Robert Bennett said on ABC's "This Week with David Brinkley" that "we've created a monster" (the independent-counsel statute), and that Reno "could have bitten the bullet and not gone forward" in the Cisneros case. (Was this a subtle White House message to Bennett's client's subordinate not to go forward with an independent counsel for, say, Commerce Secretary Ron Brown?)
Former Clinton White House Counsel Lloyd Cutler, on the same program, complained that the statute's "threshold is much too low," because it gives the attorney general no discretion to "conclude, as in the case of Mr. Cisneros, that there was no criminal intent to deceive."
I beg to differ. I, too, have doubts about the independent-counsel statute, and have proposed an alternative system ("How About a Semi-Special Public Prosecutor?" Dec. 13, 1993, Page 25). And some independent counsel have yielded to the built-in incentives to overdo. But there is delicious irony in the complaints of Democrats like Bill Clinton and Lloyd Cutler about the ferocity of this statute: It was used for years by Democrats as a weapon against Republican presidents, and was re-enacted in 1994 with the enthusiastic support of Bill Clinton and Lloyd Cutler.
More to the point, the Cisneros case (so far, at least) illustrates the virtues, not the flaws, of the statute. It is rooted in the manifest truth that politically appointed attorneys general cannot and will not be trusted to act apolitically in disposing of allegations of criminality made against the president or his high-level appointees.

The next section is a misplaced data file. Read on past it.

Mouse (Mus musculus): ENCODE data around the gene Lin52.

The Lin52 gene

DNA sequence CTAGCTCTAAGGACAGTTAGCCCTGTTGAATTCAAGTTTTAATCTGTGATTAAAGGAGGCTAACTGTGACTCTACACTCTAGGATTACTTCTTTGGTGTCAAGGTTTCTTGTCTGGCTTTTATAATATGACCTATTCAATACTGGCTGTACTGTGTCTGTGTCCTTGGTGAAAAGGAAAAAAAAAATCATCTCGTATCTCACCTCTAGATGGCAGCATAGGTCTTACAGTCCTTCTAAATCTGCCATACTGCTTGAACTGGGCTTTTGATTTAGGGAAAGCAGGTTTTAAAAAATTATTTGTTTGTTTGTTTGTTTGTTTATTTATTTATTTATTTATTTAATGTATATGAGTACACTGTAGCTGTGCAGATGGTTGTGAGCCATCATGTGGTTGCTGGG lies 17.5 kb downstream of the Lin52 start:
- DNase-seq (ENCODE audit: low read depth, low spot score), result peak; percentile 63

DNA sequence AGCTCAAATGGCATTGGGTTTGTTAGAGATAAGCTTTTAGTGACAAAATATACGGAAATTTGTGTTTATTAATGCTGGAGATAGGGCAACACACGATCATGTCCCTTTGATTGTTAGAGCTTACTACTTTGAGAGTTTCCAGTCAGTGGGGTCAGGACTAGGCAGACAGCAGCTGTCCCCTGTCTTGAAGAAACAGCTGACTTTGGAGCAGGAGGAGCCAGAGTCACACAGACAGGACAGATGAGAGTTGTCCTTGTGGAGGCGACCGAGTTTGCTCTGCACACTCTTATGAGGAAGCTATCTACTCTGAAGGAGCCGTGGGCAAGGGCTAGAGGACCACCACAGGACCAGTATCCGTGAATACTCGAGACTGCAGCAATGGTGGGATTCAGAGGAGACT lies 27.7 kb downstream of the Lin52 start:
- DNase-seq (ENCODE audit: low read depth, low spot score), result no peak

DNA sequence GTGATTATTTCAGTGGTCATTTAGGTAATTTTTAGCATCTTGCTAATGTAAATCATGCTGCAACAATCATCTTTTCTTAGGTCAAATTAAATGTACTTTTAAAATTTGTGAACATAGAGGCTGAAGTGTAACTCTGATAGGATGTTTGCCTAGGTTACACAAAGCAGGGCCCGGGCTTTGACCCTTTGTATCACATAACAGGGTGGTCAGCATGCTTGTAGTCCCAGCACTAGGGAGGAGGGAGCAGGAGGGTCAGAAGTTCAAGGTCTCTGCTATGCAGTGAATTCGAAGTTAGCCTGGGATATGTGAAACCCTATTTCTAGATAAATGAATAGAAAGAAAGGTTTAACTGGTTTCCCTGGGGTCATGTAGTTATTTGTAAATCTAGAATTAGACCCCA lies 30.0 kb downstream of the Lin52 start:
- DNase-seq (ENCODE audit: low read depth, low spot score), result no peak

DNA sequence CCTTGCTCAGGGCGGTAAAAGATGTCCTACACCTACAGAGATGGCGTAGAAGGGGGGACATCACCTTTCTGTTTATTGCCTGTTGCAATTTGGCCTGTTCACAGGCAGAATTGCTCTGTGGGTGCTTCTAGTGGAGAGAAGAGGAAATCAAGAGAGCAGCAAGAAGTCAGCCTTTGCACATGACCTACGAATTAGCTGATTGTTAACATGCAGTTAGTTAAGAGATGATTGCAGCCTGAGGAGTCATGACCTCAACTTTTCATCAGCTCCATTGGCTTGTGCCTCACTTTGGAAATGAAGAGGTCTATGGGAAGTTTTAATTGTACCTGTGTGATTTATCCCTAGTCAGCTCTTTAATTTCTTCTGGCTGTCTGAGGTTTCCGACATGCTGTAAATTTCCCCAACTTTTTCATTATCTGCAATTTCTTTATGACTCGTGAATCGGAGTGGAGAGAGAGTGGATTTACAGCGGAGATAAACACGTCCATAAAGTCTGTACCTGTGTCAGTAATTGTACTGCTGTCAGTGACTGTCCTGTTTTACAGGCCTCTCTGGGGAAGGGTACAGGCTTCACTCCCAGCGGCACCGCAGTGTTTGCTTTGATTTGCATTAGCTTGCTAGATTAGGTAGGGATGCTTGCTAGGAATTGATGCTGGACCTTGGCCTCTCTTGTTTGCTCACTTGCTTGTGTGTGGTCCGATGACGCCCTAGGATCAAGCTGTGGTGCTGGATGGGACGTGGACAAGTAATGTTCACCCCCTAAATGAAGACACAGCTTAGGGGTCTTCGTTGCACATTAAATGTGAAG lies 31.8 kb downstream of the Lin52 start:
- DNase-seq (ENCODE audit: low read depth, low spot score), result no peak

While Cisneros is entitled to the presumption of innocence on the ultimate question of criminal guilt or innocence the evidence already on the public record makes it utterly clear that he made false statements to the FBI; that he did so with "intent to deceive"; and that Reno would have flouted her clear legal duty under the statute had she "bitten the bullet and not gone forward" by burying the case at Justice.
The evidence also suggests that Cisneros' lies were probably "material" within the meaning of the federal false-statement statute (18 U.S.C. §1001), as it has been construed by the courts-even if, as President Clinton and two key senators have asserted, the amounts of Cisneros' payments to Medlar would not have affected their judgment that he was fit to serve in the Cabinet.
The evidence of Cisneros' deceptive intent begins with Reno's observations that he had "informed the FBI that his payments to Medlar were no larger than $2,500 at a time and no more than $10,000 per year, when in fact, many of his payments were substantially larger, and the yearly totals were between $42,000 and $60,000," and that this "statement was made to the FBI soon after he made a payment to Medlar that was substantially larger than $2,500."
Then there are the transcripts of more than 40 hours of tape recordings that Medlar made of her (often poignant) phone conversations with Cisneros; some were aired on the tabloid television show "Inside Edition" last September, and more were filed in Texas state court in a suit by Medlar seeking $256,000 from Cisneros for breach of a January 1990 "oral contract" in which (she claims) he promised her $4,000 a month until her teen-age daughter graduates from college, in 1999.
According to a transcript dated Dec. 12, 1992, for example, Cisneros told Medlar that he had told Clinton transition team members (including now-convicted presidential buddy Webster Hubbell) that the payments "came to $10,000 to $15,000 a year," and that "the largest sum I have ever given you as $2,500," and that "I clearly gave the impression we are not talking about....